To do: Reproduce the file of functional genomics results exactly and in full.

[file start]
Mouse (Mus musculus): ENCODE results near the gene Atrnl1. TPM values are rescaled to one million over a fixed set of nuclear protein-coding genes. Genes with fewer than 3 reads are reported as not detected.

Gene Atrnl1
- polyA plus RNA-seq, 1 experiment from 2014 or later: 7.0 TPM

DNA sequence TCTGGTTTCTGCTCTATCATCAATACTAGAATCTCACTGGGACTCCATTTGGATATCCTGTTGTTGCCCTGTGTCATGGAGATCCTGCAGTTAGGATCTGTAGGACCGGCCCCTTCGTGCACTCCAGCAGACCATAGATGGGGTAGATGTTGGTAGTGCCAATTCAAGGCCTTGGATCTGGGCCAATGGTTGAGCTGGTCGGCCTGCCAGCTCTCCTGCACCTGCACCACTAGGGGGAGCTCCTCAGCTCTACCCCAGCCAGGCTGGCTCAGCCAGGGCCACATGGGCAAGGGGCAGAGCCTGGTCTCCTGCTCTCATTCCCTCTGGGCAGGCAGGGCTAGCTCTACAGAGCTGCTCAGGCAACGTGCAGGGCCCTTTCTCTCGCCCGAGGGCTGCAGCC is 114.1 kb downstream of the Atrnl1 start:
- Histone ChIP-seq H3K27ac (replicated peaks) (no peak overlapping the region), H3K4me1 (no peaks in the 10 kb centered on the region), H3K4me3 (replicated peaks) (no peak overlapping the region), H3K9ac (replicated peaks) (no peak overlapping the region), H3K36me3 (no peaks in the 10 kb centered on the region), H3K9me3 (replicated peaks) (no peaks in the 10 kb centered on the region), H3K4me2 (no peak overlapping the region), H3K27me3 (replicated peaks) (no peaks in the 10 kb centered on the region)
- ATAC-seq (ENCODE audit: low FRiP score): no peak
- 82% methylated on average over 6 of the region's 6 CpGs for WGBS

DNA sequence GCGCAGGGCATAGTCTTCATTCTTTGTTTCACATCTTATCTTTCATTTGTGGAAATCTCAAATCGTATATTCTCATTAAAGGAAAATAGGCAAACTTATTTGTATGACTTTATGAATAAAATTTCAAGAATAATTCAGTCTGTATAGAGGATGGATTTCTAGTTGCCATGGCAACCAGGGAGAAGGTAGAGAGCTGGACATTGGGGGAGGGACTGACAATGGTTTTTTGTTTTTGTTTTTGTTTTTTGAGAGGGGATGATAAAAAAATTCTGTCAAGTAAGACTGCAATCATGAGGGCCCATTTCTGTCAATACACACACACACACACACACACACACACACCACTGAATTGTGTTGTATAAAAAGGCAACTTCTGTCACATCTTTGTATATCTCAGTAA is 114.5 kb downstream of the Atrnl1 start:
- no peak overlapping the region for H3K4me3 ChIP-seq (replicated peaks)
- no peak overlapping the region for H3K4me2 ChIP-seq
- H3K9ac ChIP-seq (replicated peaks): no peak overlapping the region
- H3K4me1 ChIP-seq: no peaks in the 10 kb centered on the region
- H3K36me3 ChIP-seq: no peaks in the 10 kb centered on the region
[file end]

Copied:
Mouse (Mus musculus): ENCODE results near the gene Atrnl1. TPM values are rescaled to one million over a fixed set of nuclear protein-coding genes. Genes with fewer than 3 reads are reported as not detected.

Gene Atrnl1
- polyA plus RNA-seq, 1 experiment from 2014 or later: 7.0 TPM

DNA sequence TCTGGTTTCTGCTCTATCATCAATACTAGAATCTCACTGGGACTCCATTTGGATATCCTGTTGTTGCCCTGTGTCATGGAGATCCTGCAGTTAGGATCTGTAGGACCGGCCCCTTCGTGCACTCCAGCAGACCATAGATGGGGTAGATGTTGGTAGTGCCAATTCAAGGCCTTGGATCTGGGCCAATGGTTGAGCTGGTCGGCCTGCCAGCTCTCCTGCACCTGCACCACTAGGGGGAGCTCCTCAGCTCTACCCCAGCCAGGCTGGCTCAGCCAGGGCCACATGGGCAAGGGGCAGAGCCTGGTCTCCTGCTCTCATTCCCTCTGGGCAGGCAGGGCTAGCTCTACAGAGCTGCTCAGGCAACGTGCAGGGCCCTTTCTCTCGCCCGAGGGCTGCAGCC is 114.1 kb downstream of the Atrnl1 start:
- Histone ChIP-seq H3K27ac (replicated peaks) (no peak overlapping the region), H3K4me1 (no peaks in the 10 kb centered on the region), H3K4me3 (replicated peaks) (no peak overlapping the region), H3K9ac (replicated peaks) (no peak overlapping the region), H3K36me3 (no peaks in the 10 kb centered on the region), H3K9me3 (replicated peaks) (no peaks in the 10 kb centered on the region), H3K4me2 (no peak overlapping the region), H3K27me3 (replicated peaks) (no peaks in the 10 kb centered on the region)
- ATAC-seq (ENCODE audit: low FRiP score): no peak
- 82% methylated on average over 6 of the region's 6 CpGs for WGBS

DNA sequence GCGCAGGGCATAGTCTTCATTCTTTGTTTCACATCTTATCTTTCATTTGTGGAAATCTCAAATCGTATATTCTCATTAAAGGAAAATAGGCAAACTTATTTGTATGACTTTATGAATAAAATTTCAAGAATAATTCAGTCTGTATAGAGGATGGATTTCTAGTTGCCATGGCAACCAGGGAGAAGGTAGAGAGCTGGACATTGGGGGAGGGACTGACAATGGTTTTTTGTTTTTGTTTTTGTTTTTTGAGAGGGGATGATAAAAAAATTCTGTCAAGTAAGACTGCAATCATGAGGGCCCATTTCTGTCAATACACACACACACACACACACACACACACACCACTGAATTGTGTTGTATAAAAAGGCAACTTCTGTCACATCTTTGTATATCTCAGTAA is 114.5 kb downstream of the Atrnl1 start:
- no peak overlapping the region for H3K4me3 ChIP-seq (replicated peaks)
- no peak overlapping the region for H3K4me2 ChIP-seq
- H3K9ac ChIP-seq (replicated peaks): no peak overlapping the region
- H3K4me1 ChIP-seq: no peaks in the 10 kb centered on the region
- H3K36me3 ChIP-seq: no peaks in the 10 kb centered on the region